Brazil is a big country. In fact, it is the largest among the South American countries. It covers about 3,287,597 square miles of total area. The square miles of Brazil makes it the fifth largest country in the world. It also ranks at number 5 in terms of population with an estimated number of 190,732,694, mostly Portuguese-speaking, residents.
Brazil also has a total of 4,655 miles of beautiful coastline, making it a surefire hit among beach bums and nature-trippers alike. Its diversity of wildlife and natural resources fuels its tourism at an amazing rate, which is one of the reasons Brazil has a fast growing economy. But for the most part, Brazil’s being the eight largest economies in the world is due to its Agriculture, Manufacturing, and Mining sectors. Tourism contributes but it is not the main source of income among Brazilians.
There are many aspects that contribute to Brazil’s popularity. Its huge land area and population, its fast growing economy, and its beautiful coastlines are just a number of them.
Brazil is also known for winning the elite World Cup title five times over — 1958, 1962, 1970, 1994, and 2002.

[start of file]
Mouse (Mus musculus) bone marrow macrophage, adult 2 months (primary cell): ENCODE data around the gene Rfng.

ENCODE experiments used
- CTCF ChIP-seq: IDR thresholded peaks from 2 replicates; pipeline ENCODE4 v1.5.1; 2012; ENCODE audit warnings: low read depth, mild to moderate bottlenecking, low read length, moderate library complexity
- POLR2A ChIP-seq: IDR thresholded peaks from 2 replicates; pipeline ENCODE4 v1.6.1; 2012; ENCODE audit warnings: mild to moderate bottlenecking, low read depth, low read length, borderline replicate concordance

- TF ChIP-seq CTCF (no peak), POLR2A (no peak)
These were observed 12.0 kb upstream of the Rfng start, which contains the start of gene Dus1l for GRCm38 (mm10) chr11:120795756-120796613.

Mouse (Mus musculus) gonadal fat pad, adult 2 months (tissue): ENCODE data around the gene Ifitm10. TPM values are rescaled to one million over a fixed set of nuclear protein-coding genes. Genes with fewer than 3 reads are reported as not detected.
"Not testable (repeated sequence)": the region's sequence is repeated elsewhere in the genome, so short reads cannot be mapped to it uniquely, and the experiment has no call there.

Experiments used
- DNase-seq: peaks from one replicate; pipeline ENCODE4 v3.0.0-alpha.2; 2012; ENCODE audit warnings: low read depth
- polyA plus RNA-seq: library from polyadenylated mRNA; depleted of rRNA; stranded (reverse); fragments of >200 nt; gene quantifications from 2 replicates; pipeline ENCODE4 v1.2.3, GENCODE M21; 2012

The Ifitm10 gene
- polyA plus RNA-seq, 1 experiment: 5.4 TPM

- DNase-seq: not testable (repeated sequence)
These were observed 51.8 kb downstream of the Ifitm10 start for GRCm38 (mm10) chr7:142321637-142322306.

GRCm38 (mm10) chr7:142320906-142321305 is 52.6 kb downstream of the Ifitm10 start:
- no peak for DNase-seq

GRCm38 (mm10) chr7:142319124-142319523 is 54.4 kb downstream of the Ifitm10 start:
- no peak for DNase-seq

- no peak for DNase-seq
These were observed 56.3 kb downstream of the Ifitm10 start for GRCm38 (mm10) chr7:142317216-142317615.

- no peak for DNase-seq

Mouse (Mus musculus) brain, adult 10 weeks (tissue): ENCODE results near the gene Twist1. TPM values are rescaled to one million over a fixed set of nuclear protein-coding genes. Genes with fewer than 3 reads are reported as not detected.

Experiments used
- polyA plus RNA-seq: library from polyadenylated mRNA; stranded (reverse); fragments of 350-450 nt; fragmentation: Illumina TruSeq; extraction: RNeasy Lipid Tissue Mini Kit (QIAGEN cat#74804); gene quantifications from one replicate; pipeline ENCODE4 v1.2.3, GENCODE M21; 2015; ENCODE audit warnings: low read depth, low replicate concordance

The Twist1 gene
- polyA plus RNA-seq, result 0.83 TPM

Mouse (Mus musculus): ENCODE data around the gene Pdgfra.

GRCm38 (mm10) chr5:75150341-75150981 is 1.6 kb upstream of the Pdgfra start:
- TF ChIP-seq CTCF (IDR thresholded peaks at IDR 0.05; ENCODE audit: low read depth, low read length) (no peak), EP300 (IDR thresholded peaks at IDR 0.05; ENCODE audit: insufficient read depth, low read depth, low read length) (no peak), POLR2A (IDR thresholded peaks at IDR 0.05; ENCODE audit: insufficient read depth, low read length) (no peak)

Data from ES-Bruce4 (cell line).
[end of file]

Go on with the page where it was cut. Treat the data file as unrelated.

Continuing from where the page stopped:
Aside from football, Brazil is also famous for its love for revelry and art combined. Enchanting music, dance, soap operas, and supermodels can be enjoyed well throughout the many regions in the country. It is like a carnival experience to be in Brazil, with lots of opportunities to have enjoyable gimmick nights with numerous charms that are all over the place.
If nature is your trip and seeing the Amazon is what spells your enjoyment, you still should never go far away from Brazil. It has interesting an wildlife, which is best explained by about 10-15 million insect species.
Traveling to Brazil
Unfortunately, traveling to Brazil can be costly. Although it still charges lower than North American and even European countries, Brazil’s booming economy makes it the most expensive country to go to in all of South America. Budget travel is definitely far and in between if not far-fetched.
Be prepared to spend a lot of money, especially if you want to see more of the metropolitan areas and less of the rural, rarely visited areas.
Most workers all over Brazil expects to receive 10% tip. Since those in the service sector only make the minimum wage, giving out 10% is customary. If it is not included in your bill as a service charge, you must remind yourself to give some or give more, depending on how much your budget permits and how well you enjoyed the service.